Comparing Descartes' Meditations on First Philosophy and Plato's The Republic

Comparing Descartes' Meditations on First Philosophy and Plato's The Republic

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In the field of philosophy there can be numerous answers to a general question, depending on a particular philosopher's views on the subject. Often times an answer is left undetermined. In the broad sense of the word and also stated in the dictionary philosophy can be described as the pursuit of human knowledge and human values. There are many different people with many different theories of knowledge. Two of these people, also philosophers, in which this paper will go into depth about are Descartes and Plato. Descartes' Meditations on First Philosophy and Plato's The Republic are the topics that are going to be discussed in this paper.

In Meditations, Descartes brings doubt to everything he believes because it is human nature to believe that which is false. He states that most of what he believes comes from the senses and that a lot of times those senses can be deceived. His conclusion of doubting everything is based on his example of a basket of apples. It goes as follows; you have a basket of apples but you fear that some apples have gone bad and you don't want them to rot the others, so you throw all the apples out of the basket. Now that the basket is empty you examine each apple carefully and return the good apples to the basket. This is what he does with his beliefs, he follows and keeps only those beliefs of which he is sure of. Our beliefs as a whole must be discarded and then each individual belief must be looked at carefully before we can accept it. We must only accept those beliefs we feel are good.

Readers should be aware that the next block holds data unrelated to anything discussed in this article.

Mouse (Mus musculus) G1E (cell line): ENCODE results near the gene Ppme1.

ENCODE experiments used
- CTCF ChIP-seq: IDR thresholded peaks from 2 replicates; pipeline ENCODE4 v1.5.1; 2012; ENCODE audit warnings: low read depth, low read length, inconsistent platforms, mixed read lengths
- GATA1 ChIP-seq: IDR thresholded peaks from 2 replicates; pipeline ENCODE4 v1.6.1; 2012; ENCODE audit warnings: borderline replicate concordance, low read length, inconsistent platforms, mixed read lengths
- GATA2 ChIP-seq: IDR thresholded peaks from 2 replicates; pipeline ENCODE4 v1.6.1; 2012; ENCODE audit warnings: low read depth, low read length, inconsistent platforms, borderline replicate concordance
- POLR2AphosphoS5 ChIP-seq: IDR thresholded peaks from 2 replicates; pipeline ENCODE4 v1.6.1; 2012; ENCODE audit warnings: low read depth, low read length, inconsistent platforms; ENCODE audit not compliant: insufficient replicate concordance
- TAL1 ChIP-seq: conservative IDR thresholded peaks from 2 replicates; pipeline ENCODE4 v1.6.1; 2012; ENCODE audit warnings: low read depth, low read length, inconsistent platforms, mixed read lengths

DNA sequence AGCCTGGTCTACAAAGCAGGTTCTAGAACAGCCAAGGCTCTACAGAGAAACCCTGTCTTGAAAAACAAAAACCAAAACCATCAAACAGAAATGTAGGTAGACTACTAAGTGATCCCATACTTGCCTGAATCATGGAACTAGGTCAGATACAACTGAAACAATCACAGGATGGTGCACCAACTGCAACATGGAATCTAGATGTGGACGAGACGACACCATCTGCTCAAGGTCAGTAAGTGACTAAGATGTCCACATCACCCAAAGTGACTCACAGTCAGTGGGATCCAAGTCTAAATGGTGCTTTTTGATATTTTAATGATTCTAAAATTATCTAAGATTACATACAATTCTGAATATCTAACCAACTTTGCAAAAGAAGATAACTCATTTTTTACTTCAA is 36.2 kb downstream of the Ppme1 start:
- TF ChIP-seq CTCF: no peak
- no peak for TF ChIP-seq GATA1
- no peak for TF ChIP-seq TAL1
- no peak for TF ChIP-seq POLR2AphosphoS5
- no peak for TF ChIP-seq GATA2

Descartes does realize, though, that we can't throw every belief out because they are a part of us, unlike the apples. If the beliefs were not a part of us we would have no basis for recovering any ...


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...r what they really are. Descartes also believed that we must look for an object's uniqueness without relying on sense-perception.

The views of Plato and Descartes are in many ways similar and also in many ways different. According to Plato we see shadows and not the real objects. To be a philosopher one must strive to see the object and what makes that object unique. Also one must be able to see the idea of the object. According to Descartes one must also find the uniqueness of the object through reason, but his approach differs. He casts doubt on what he feels isn't certain and rebuilds his foundation of knowledge with himself as the base. Plato is not looking to cast doubts on one's beliefs but instead trying to expand one's knowledge of it. Both Descartes and Platos ends are the same, to try and reach the Good or God, but their means are different.

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